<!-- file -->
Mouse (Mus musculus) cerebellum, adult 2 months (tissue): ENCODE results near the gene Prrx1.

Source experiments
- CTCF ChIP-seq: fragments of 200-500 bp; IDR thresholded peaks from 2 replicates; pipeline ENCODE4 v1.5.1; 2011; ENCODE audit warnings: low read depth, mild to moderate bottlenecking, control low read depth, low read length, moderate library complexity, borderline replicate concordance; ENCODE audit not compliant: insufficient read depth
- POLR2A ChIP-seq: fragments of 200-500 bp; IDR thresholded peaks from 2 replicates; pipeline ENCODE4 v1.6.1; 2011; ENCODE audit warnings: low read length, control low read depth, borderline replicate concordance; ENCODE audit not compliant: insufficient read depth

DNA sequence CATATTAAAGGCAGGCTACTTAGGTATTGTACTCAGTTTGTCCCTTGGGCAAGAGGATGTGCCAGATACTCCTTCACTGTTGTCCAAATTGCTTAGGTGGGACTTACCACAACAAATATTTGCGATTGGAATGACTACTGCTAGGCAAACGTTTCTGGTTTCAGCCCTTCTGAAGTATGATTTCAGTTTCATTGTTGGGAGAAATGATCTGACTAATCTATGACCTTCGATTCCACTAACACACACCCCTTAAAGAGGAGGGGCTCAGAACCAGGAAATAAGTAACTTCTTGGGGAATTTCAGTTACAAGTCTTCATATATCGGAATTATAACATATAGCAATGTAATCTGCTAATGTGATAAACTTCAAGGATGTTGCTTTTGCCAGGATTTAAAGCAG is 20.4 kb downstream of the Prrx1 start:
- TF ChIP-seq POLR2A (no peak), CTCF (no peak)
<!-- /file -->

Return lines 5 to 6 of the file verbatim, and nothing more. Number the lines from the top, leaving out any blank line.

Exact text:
DNA sequence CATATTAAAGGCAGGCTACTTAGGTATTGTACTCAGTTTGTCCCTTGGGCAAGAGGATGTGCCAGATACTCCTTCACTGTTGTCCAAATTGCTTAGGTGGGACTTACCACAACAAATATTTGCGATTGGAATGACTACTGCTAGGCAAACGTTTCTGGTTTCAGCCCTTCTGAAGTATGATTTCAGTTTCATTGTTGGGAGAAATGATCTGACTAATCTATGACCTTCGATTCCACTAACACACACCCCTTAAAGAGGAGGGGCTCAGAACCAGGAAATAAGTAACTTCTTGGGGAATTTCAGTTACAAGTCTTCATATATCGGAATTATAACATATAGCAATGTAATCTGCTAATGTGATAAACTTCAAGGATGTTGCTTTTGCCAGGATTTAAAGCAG is 20.4 kb downstream of the Prrx1 start:
- TF ChIP-seq POLR2A (no peak), CTCF (no peak)